Universally sailors are miserable. They spend most of their time with other sailors trying to develop a rationale for denying their misery. They relive "great sails" – the ultimate oxymoron.
There is no more agonizing, frustrating and uncomfortable way to get from point A to point B then to sail there. Burned to a crisp, covered with bugs, wet, cold, and hungry. The development of engines made sails obsolete, save racing and day sailing - something to do, not a means of getting there.
The Bloom's have been power boaters – cruisers – for nearly 20 years. Sailors loath "stink potters" as power boaters clearly understand their misery. No heat, air conditioning, refrigeration, washer, dryer, entertainment center, flush toilets, head room, leg room – only mildew and funny smells.
Just after "great sails" sailors spend the balance of their time telling each other that stink potters are both crude and boorish.
In truth, power boaters are generally warm, gracious, generous and good humored, as their boating experiences are pleasurable. Sailors, with few exceptions, are nasty and mean spirited (almost exclusively conservative Republicans) and undeniably cheap.
A sailor thinks nothing of tying up a fuel dock for an hour, for three gallons of diesel fuel, two bags of ice and the opportunity to take on water – while at the same time, large cruisers requiring hundreds of gallons of fuel, stand off waiting for the sailor to pay his ten dollar bill.
Most marina operators, at best, tolerate rag baggers, and in more and more cases are open to powerboats only. Because it takes a full day or better in most areas to sail from one marina to another, sailors often arrive after all transit slips have been rented. Sailors never reserve a slip in advance for to do so would mean paying. They try to slip in – raft off another sailor – hang on the fuel dock – or drop the anchor and then leave early enough to make their stay a charitable contribution.
Most sailboats large enough to cruise also have engines, usually very low horsepowered diesels, sufficient to get in or out of a harbor or slip, and to move the boat along somewhere near hull speed – with luck about six knots.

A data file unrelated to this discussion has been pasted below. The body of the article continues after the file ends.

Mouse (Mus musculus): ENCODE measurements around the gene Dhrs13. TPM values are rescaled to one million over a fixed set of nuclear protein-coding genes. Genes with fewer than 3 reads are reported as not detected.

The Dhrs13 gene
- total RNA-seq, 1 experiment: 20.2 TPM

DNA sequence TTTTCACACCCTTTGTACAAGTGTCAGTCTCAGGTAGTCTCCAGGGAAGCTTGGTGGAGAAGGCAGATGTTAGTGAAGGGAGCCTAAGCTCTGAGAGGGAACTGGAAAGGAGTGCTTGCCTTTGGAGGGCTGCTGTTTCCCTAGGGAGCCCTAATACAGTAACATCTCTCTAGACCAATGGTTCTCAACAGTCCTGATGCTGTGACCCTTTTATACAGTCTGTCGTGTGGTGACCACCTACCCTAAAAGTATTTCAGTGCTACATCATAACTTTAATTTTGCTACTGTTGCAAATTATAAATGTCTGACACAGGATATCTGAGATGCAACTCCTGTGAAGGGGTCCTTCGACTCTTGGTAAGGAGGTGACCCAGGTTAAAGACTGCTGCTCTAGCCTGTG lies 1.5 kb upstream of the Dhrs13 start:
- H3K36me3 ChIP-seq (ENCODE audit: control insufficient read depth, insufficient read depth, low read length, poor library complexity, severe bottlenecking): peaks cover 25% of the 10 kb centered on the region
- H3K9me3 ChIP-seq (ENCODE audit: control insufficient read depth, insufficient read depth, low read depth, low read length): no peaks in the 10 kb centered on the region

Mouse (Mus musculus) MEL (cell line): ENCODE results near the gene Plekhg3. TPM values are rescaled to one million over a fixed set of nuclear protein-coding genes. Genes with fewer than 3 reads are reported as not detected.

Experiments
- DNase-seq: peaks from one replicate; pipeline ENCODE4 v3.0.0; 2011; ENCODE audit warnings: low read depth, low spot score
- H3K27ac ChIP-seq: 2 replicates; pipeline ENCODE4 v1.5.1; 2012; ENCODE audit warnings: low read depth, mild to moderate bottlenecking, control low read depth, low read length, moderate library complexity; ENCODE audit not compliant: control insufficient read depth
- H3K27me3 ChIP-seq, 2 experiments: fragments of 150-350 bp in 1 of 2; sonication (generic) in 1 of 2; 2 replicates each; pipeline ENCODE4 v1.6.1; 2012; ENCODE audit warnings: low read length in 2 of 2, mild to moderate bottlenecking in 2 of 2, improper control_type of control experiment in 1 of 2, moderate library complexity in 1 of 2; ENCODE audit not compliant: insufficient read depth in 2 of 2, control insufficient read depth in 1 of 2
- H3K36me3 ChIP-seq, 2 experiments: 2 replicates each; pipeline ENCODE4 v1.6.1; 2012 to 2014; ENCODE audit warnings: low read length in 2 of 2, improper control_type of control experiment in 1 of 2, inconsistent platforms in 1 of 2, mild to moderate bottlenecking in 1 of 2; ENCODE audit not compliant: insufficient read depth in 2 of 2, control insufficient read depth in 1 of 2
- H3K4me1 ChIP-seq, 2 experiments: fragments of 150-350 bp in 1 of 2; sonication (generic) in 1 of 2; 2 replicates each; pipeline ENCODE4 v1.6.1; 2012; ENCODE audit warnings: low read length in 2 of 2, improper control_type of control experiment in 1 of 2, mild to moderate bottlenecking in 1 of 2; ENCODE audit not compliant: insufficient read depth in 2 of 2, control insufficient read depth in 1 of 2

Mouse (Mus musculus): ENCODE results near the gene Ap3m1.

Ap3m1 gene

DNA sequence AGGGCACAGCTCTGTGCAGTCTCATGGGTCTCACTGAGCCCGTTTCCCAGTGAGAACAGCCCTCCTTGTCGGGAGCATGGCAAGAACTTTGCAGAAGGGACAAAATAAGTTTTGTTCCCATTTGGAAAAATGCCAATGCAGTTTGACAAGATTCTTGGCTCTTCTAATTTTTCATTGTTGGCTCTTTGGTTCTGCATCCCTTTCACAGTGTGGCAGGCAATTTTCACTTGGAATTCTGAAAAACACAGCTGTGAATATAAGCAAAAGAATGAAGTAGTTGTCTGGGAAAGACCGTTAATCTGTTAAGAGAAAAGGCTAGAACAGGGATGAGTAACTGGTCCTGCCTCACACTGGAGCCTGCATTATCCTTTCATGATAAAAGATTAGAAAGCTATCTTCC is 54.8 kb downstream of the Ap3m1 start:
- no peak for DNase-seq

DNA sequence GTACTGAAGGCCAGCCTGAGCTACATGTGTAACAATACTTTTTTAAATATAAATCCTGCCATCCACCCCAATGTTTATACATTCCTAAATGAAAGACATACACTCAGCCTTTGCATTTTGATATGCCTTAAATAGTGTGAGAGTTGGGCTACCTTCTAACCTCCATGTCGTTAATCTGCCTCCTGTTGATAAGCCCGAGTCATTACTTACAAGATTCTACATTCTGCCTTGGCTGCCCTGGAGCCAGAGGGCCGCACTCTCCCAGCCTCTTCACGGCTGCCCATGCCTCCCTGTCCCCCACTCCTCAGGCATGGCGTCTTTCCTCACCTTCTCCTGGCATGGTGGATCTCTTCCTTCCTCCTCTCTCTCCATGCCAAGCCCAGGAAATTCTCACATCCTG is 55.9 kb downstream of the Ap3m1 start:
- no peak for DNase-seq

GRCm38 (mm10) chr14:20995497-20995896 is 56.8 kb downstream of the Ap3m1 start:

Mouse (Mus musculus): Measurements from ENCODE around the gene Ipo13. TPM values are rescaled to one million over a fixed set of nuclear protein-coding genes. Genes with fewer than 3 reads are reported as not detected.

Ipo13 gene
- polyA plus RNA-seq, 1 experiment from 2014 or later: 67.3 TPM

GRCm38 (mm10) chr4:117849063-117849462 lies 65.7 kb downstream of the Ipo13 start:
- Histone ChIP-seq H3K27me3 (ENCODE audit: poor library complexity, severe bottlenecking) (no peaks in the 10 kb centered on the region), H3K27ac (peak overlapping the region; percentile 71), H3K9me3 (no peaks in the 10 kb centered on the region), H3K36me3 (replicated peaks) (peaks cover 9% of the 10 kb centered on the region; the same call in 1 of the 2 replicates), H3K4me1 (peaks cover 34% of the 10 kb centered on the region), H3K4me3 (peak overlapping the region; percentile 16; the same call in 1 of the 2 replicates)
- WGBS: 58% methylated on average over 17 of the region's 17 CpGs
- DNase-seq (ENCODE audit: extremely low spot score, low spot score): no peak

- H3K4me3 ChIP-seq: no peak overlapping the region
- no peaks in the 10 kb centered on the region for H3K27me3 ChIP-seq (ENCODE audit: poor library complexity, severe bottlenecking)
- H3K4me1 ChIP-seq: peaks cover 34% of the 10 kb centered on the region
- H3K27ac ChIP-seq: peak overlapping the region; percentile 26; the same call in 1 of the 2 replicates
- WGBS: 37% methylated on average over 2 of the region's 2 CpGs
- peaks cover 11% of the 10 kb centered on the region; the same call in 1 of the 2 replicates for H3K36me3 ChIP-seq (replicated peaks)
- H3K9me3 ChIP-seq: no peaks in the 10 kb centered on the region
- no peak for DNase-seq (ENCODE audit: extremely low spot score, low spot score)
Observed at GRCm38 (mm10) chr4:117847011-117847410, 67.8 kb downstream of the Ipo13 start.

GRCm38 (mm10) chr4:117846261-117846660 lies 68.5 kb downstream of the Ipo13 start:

It is impossible to sail directly into the wind. If your destination is north into a north wind, progress requires constant tacking. I remember once spending six hours in very strong winds tacking endlessly to reach a pier head clearly visible – about six miles away. When I suggested to my host that he drop the sails and power up, as we had made little or no headway in over two hours, he was horrified.
Sailors hate to start the engine, no matter how unfavorable the wind conditions. To power up and move the boat effortlessly in the right direction ends the misery and for a brief moment, puts the joys of power boating in their proper perspective, a condition no sailor can tolerate. To accept that sailing is misery and power boating fun destroys the sailor's reason for being. Sitting becalmed, covered with black flies raising painful welts all over one's body, is preferable to starting the engine and getting quickly ashore.
Living accommodations on most sailboats are spartan to inadequate. Airless caves which don't provide much relief from twelve hours spent in cramped and uncomfortable top side seating – exposed to the element – going slowly nowhere.
How then to explain the mystique – the majesty – the high esteem that most people who know nothing about boats attach to sailing? Unlike mountain climbing or bungie jumping which appear a bit daunting to all but the most courageous novice, most who have never sailed believe they should. Another of life's enduring mysteries.